Corn futures dipped along with soy prices early Friday morning. Large fall harvest prospects are exerting general pressure on the corn market, but concurrent slippage in the soy complex seemed to weigh on grains as well. A statement from the U.S. Grains Council argued that China forthcoming rule on DDG imports was unworkable may also have triggered selling. September corn dipped 2.75 cents to $3.5875/bushel Thursday night, while December sagged 2.75 cents to $3.6675.

Soy traders may be balancing positions before the weekend. Strong export results and growing talk of August Corn Belt dryness boosted the soy complex at midweek. However, bulls could sustain only a portion of Thursday’s big morning gains, which is apparently triggering profit-taking on recently established longs. On the other hand, traders may want to reduce their short exposure, since weekend weather forecasts might prove bullish. August soybean futures slumped 7.75 cents to $11.9975/bushel early Friday morning, while November futures tumbled 9.75 cents to $10.75. August soyoil declined 0.23 cents to 36.01 cents/pound and August soymeal skidded $1.9 to $393.4/ton.

Bargain hunters are reportedly supporting the wheat markets. Wheat futures suffered from a dearth of overnight news, but traded steady to higher nonetheless. Wire service reports cited bargain hunting for the firmness, which makes considerable sense when one considers the size of the May-July breakdown and the huge short exposure of the trading funds. September CBOT wheat stabilized at $5.2875/bushel in early Friday action, while September KC wheat rose 0.5 cent to $6.21/bushel, and September MWE wheat edged up 1.25 cents to $6.21.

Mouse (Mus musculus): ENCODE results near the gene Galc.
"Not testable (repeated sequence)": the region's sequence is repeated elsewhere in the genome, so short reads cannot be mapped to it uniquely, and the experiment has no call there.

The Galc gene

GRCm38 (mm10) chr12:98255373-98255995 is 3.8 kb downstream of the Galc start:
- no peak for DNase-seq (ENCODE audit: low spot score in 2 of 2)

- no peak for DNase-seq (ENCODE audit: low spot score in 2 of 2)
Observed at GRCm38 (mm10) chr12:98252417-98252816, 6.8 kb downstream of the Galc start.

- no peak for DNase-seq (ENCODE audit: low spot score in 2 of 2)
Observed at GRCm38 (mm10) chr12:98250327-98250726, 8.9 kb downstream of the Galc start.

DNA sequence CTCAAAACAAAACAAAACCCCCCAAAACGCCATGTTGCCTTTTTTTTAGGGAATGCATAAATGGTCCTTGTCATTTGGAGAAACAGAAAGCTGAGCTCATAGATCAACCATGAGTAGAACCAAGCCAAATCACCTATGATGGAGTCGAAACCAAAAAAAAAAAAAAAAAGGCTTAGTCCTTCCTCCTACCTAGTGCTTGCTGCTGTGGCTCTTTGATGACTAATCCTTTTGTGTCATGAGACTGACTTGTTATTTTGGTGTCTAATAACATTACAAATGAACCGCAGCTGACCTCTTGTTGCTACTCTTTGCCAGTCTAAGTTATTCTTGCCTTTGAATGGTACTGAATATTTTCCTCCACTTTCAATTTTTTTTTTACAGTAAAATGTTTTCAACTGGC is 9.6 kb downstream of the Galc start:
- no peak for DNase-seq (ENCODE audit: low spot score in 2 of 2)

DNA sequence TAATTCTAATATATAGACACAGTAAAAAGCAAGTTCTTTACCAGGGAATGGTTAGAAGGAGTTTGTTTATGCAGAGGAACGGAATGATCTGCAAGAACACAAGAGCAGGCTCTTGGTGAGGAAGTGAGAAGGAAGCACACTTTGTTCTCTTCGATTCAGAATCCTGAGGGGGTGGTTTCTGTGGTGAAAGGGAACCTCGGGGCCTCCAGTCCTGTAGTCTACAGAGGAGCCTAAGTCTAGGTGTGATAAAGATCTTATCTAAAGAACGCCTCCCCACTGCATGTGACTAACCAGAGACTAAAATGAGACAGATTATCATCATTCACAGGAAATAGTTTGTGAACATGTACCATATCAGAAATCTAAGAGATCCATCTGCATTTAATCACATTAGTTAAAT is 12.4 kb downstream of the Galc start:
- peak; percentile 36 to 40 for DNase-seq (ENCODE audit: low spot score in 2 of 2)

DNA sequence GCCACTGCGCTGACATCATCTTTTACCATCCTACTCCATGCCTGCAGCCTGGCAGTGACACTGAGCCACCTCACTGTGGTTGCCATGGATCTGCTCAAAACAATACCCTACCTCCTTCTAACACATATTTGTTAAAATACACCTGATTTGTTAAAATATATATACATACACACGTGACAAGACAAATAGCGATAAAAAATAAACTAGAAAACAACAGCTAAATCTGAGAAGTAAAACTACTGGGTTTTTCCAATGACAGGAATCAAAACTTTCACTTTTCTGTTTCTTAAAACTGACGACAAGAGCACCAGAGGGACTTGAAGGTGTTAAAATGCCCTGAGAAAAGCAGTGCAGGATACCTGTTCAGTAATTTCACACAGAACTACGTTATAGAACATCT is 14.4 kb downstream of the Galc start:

Cattle futures advanced again Thursday night. News of fresh cash market price records sent cattle futures soaring yesterday morning, but bulls had a hard time sustaining the move through the end of the day. However, late afternoon news of soaring beef prices apparently offered renewed overnight support. August live cattle climbed 0.77 cents to 157.32 cents/pound as Friday dawned over Chicago, while December gained 0.22 cents to 158.00. Meanwhile, August feeder futures stalled at 217.32 cents/pound, but October feeders slipped 0.30 to 217.32.

Hog futures remain under pressure. The ongoing breakdown in CME hog futures has done great technical damage to the charts. Moreover, persistent cash and wholesale losses continue undermining the footing of bulls looking for a bounce. August hog futures slid 0.22 cents to 122.97 cents/pound, while December fell 0.40 cents to 98.22.

Cotton futures remain weak after Thursday’s breakdown. The weekly Export Sales report seemingly disappointed ICE traders. They pushed prices modestly higher soon after the data were released, then turned bearish after once again failing to penetrate overhead resistance. Underlying support proved vulnerable to a much larger move. Prices are following-through modestly to the down side at this point. December cotton sank 0.24 cents to 65.81 shortly after sunrise Friday, while March futures stumbled 0.27 cents lower to 66.71 cents/lb.